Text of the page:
Since the ways we experience oppression are intersectional, our resistance must be as well. In the same way that we use the term “intersectional” to describe the mutually reinforcing ways in which different systems of oppression interact in our lives, we think about “intersectional struggle” as a way to describe the complexity of understanding, methodology and vision we use to conduct our struggle so that we are profoundly taking on a simultaneous struggle for liberations from all forms of oppression because we see that they are intimately intertwined. Movements and organizations might focus on a particular issue, such as housing rights, or highlight a certain strategic demand, such as classroom size, in a particular moment. But waging an intersectional struggle means keeping the interrelationship of all forms of oppression at the center of our analysis and vision.
Examples of How Without Intersectional Analysis and Struggle We Don’t Change the Root:
Anti-Colonialism: A ‘Manly’ Fight?
Often one form of violence is used in the service of other forms of domination. For instance, as activist and scholar Andrea Smith has extensively documented in the United States, gender violence is a primary tool of colonialism and white supremacy. The goal of colonialism is not just to kill colonized peoples, but to destroy their sense of being people and their ability to care for themselves and one another. It is through sexual violence that a colonizing group attempts to render a colonized people, in Smith’s words “inherently rapable, their lands inherently invadeable, and their resources inherently extractable.” One cannot end colonialism and white supremacy without ending heteropatriarchy, and vice versa.
War an Answer for Violence Against Women?
Some anti-violence against women groups supported the bombing of Afghanistan in 2002. Invoking reasoning that said they thought it was necessary in order to save women from the Taliban. It is hopefully clear to many now that the invasion and bombing of Afghanistan has not only directly resulted in violence against Afghan women, but also created conditions for many other forms of oppression to flourish. [note from Suzy: See http://www.rawa.org/index.php for more info on why Afghan women opposed the U.S. bombing from the beginning.] The concern for one type of violence but not another has characterized liberal and conservative responses to violence against women abroad and at home.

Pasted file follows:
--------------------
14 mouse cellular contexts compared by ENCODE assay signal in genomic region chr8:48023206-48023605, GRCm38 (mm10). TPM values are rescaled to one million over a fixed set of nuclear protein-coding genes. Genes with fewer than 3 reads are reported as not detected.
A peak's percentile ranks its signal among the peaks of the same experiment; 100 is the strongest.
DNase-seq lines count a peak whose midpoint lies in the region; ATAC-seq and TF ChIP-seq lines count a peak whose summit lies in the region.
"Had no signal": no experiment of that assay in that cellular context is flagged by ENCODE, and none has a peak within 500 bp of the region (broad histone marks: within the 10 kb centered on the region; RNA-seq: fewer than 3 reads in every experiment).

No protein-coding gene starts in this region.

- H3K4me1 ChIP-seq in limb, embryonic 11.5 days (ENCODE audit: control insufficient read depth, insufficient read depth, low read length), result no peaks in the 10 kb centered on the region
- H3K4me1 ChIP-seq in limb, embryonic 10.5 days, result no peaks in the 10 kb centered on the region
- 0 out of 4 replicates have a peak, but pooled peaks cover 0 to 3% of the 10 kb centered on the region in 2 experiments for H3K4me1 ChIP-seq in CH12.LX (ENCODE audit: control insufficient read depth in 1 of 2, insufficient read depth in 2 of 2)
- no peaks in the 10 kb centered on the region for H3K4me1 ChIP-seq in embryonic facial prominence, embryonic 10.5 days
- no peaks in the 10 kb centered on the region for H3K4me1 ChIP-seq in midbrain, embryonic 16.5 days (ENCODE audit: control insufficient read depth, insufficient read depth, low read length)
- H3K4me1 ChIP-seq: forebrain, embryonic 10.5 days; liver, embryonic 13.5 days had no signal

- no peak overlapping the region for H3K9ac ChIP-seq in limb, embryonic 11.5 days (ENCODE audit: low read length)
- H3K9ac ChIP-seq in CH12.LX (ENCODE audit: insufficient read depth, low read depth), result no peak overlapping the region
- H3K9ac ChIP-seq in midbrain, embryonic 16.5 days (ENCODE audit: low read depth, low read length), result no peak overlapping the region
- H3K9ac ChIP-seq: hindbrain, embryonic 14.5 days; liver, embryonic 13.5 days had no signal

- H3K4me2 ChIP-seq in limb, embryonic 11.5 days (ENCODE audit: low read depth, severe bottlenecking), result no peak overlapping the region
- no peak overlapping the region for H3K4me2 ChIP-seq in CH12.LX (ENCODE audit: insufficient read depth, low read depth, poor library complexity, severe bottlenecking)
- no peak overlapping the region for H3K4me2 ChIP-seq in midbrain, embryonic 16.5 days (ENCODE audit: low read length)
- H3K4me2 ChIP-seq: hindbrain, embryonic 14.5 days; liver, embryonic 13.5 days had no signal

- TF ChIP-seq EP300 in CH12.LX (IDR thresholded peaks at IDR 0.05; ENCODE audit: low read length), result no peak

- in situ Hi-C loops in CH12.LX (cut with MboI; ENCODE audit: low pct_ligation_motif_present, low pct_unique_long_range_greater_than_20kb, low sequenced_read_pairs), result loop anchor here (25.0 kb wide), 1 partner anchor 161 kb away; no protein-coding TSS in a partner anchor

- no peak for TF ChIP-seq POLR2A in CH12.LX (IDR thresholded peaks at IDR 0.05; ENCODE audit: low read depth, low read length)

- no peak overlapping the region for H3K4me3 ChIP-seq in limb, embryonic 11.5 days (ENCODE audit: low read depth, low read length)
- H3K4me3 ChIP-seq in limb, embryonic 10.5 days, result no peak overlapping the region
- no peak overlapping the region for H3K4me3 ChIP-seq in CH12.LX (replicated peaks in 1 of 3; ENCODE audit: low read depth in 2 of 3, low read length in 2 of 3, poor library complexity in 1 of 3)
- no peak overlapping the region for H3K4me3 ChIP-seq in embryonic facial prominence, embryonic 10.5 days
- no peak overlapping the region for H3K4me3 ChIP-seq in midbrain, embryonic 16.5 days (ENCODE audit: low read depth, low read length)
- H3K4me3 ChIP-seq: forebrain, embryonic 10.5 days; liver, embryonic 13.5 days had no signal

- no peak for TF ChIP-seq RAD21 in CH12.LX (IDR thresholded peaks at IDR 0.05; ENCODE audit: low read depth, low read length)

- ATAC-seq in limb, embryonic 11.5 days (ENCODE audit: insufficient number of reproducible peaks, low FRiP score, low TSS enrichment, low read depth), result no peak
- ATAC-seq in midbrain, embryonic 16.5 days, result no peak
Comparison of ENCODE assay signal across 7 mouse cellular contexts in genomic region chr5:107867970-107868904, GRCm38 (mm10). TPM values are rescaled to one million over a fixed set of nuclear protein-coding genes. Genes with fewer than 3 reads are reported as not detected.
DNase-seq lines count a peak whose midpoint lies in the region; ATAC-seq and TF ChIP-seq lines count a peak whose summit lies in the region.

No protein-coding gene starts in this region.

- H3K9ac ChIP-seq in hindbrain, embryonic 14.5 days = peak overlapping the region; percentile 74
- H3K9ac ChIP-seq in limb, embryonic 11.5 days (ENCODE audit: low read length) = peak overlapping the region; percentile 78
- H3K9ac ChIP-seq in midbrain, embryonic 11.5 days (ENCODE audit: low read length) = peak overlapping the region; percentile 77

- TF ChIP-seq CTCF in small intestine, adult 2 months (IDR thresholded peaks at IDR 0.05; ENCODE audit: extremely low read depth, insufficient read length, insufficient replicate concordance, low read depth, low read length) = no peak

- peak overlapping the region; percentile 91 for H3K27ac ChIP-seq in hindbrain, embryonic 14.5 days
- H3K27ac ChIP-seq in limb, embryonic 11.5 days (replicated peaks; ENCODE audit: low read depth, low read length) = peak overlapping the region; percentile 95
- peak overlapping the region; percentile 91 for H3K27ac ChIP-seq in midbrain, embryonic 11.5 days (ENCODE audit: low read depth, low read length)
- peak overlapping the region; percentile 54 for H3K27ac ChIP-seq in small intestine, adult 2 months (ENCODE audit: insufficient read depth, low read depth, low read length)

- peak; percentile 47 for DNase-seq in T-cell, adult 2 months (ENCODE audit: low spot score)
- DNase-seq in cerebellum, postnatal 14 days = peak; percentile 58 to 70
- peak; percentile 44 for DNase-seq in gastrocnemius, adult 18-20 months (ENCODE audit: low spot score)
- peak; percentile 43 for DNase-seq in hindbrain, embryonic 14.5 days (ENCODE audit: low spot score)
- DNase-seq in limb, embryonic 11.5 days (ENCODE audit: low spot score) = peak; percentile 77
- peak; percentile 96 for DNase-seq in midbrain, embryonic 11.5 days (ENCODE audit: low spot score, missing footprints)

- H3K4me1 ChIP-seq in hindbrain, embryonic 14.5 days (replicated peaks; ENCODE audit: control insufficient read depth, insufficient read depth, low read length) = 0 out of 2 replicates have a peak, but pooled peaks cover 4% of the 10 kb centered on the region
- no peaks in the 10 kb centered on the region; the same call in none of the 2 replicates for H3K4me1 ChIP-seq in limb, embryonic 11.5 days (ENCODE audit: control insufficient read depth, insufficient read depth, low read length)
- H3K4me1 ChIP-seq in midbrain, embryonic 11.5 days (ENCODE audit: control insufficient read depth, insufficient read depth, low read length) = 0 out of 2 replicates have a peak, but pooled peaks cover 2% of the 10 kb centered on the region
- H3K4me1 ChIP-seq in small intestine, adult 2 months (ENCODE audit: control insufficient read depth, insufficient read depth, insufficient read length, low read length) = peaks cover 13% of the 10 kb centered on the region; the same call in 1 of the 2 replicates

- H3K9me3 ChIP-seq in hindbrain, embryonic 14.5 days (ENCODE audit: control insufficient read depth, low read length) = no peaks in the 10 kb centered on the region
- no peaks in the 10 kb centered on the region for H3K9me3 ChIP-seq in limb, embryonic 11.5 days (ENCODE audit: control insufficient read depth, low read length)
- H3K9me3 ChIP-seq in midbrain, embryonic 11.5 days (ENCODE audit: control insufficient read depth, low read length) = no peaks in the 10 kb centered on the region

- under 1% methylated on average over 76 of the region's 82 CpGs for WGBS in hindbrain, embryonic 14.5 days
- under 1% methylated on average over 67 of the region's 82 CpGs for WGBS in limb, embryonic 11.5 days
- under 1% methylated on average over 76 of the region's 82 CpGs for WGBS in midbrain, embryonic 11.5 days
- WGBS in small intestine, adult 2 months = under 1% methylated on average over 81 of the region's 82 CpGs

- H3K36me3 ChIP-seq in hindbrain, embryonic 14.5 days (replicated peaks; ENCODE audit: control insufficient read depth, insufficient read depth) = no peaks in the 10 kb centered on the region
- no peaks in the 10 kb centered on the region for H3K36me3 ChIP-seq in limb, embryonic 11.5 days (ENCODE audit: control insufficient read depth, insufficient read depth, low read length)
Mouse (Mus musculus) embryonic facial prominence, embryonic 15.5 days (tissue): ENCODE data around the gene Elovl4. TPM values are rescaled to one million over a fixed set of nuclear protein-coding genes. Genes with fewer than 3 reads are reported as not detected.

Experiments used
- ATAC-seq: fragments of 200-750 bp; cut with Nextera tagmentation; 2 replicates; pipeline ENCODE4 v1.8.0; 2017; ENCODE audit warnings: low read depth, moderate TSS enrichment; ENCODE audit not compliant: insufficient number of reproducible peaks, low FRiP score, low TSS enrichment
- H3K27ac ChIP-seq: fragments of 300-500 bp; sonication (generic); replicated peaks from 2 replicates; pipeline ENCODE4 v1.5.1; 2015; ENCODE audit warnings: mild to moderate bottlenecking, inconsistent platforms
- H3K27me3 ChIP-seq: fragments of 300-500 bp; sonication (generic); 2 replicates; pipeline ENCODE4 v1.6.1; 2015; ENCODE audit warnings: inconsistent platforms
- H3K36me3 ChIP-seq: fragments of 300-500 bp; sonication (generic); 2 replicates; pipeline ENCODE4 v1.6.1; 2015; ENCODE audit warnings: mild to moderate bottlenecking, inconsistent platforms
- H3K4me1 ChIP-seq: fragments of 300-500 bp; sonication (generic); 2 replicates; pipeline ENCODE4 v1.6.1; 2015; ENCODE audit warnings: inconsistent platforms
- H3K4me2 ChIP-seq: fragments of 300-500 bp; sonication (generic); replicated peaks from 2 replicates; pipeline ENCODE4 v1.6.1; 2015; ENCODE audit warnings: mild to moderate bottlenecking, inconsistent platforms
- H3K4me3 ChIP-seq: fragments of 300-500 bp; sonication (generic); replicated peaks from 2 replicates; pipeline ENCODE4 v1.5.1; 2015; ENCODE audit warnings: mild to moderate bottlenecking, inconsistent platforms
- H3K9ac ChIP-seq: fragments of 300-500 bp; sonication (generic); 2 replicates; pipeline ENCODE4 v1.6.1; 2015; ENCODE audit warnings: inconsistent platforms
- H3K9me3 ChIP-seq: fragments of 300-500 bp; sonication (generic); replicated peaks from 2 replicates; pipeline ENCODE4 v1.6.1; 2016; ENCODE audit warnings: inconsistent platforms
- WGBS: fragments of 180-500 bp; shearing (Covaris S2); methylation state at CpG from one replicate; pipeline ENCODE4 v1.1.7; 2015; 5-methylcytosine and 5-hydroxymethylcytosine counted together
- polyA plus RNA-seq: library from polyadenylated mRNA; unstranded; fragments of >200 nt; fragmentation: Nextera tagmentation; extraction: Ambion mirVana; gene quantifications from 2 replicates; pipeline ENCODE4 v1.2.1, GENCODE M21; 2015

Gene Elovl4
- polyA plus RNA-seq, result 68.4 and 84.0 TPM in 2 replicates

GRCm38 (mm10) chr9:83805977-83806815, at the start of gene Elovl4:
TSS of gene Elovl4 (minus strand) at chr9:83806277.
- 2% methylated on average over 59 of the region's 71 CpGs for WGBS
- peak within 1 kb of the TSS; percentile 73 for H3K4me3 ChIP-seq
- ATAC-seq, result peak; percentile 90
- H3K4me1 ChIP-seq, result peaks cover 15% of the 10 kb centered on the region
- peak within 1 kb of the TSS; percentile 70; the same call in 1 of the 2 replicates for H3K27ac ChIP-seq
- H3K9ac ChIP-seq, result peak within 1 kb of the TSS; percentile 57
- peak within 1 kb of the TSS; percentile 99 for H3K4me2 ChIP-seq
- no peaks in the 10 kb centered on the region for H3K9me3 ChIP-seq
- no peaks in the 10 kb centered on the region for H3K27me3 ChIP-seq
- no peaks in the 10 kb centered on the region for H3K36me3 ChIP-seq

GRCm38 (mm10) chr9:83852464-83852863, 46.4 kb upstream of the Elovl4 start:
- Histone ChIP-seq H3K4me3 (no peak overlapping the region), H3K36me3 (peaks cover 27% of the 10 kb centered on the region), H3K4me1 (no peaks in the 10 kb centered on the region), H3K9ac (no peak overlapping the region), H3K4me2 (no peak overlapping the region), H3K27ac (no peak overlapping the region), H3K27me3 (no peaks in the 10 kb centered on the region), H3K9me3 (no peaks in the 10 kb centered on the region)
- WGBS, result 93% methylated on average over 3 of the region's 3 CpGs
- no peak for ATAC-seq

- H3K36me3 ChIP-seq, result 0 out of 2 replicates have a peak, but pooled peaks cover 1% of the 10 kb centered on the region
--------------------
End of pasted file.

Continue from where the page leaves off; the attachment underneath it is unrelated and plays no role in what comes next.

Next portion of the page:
Many of these same groups support fighting violence against women in the United States by relying on criminalization as their primary strategy for ending domestic and sexual violence. In fact, increased criminalization has built up the prison-industrial complex. This has meant an increased incarceration of women as well because often police arrest ‘both’ parties. This has contributed to increased state violence against women of color by police and prisons, and contributed to mass incarceration of communities of color without appreciably increasing safety for women or helping to transform the perpetrators….
[note from Suzy: I’m going to skip ahead to an excerpt of a poem called “Manifesto (Hablo por mi diferencia)” by Pedro Lemebel, a gay communist from Chile.]
…But don’t talk to me about the proletariat
Because being poor and gay is worse…
What will you do with us compañeros?
Will you tie us up by our braids
Destined for a Cuban sidario
Will you put us on a train to nowhere…
Are you afraid of the homosexualization of life?
And I’m not talking about sticking it in and pulling it out
I’m talking about tenderness compañero…
I’m not going to change for Marxism
That rejected me so many times
I don’t need to change, I’m more subversive than you….
— Pedro Lemebel